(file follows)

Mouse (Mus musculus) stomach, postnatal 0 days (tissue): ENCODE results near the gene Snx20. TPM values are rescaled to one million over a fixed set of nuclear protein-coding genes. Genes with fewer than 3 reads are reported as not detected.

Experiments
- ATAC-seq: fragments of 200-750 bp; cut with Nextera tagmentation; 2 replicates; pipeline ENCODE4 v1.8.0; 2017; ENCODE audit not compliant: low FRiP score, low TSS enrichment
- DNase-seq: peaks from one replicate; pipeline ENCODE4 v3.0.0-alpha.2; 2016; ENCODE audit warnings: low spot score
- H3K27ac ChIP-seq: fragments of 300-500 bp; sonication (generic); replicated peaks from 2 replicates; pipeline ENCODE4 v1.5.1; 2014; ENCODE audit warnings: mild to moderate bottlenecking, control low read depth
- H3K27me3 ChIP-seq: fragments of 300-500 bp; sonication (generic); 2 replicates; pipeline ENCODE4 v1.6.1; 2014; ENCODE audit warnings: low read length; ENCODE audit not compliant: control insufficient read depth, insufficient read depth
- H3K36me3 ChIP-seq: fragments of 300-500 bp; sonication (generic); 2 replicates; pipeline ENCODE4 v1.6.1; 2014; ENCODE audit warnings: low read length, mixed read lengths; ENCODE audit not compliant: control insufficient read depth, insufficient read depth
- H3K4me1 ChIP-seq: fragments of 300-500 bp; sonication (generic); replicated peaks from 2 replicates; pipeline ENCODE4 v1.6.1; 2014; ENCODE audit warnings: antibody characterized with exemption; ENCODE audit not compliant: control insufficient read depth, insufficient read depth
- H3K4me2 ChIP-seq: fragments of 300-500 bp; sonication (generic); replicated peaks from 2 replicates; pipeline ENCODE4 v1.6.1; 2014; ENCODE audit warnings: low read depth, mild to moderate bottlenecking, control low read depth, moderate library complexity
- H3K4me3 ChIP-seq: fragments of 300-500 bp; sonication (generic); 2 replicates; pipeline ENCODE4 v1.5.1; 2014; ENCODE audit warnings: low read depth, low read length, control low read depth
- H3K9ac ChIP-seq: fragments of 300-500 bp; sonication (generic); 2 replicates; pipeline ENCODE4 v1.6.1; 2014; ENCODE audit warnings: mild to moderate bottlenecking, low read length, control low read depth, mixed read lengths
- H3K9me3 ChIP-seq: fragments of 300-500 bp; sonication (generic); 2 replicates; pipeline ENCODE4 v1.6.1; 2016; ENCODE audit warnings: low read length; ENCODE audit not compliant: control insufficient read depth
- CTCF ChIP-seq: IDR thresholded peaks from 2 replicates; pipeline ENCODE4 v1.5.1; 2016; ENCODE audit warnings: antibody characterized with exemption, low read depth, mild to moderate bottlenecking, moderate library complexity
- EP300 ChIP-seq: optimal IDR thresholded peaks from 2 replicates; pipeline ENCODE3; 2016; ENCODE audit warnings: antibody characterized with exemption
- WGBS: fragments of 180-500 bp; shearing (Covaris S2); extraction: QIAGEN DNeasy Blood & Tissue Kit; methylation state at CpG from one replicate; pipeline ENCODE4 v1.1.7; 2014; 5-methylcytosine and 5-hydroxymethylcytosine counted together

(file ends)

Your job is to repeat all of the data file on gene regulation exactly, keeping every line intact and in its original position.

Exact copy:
Mouse (Mus musculus) stomach, postnatal 0 days (tissue): ENCODE results near the gene Snx20. TPM values are rescaled to one million over a fixed set of nuclear protein-coding genes. Genes with fewer than 3 reads are reported as not detected.

Experiments
- ATAC-seq: fragments of 200-750 bp; cut with Nextera tagmentation; 2 replicates; pipeline ENCODE4 v1.8.0; 2017; ENCODE audit not compliant: low FRiP score, low TSS enrichment
- DNase-seq: peaks from one replicate; pipeline ENCODE4 v3.0.0-alpha.2; 2016; ENCODE audit warnings: low spot score
- H3K27ac ChIP-seq: fragments of 300-500 bp; sonication (generic); replicated peaks from 2 replicates; pipeline ENCODE4 v1.5.1; 2014; ENCODE audit warnings: mild to moderate bottlenecking, control low read depth
- H3K27me3 ChIP-seq: fragments of 300-500 bp; sonication (generic); 2 replicates; pipeline ENCODE4 v1.6.1; 2014; ENCODE audit warnings: low read length; ENCODE audit not compliant: control insufficient read depth, insufficient read depth
- H3K36me3 ChIP-seq: fragments of 300-500 bp; sonication (generic); 2 replicates; pipeline ENCODE4 v1.6.1; 2014; ENCODE audit warnings: low read length, mixed read lengths; ENCODE audit not compliant: control insufficient read depth, insufficient read depth
- H3K4me1 ChIP-seq: fragments of 300-500 bp; sonication (generic); replicated peaks from 2 replicates; pipeline ENCODE4 v1.6.1; 2014; ENCODE audit warnings: antibody characterized with exemption; ENCODE audit not compliant: control insufficient read depth, insufficient read depth
- H3K4me2 ChIP-seq: fragments of 300-500 bp; sonication (generic); replicated peaks from 2 replicates; pipeline ENCODE4 v1.6.1; 2014; ENCODE audit warnings: low read depth, mild to moderate bottlenecking, control low read depth, moderate library complexity
- H3K4me3 ChIP-seq: fragments of 300-500 bp; sonication (generic); 2 replicates; pipeline ENCODE4 v1.5.1; 2014; ENCODE audit warnings: low read depth, low read length, control low read depth
- H3K9ac ChIP-seq: fragments of 300-500 bp; sonication (generic); 2 replicates; pipeline ENCODE4 v1.6.1; 2014; ENCODE audit warnings: mild to moderate bottlenecking, low read length, control low read depth, mixed read lengths
- H3K9me3 ChIP-seq: fragments of 300-500 bp; sonication (generic); 2 replicates; pipeline ENCODE4 v1.6.1; 2016; ENCODE audit warnings: low read length; ENCODE audit not compliant: control insufficient read depth
- CTCF ChIP-seq: IDR thresholded peaks from 2 replicates; pipeline ENCODE4 v1.5.1; 2016; ENCODE audit warnings: antibody characterized with exemption, low read depth, mild to moderate bottlenecking, moderate library complexity
- EP300 ChIP-seq: optimal IDR thresholded peaks from 2 replicates; pipeline ENCODE3; 2016; ENCODE audit warnings: antibody characterized with exemption
- WGBS: fragments of 180-500 bp; shearing (Covaris S2); extraction: QIAGEN DNeasy Blood & Tissue Kit; methylation state at CpG from one replicate; pipeline ENCODE4 v1.1.7; 2014; 5-methylcytosine and 5-hydroxymethylcytosine counted together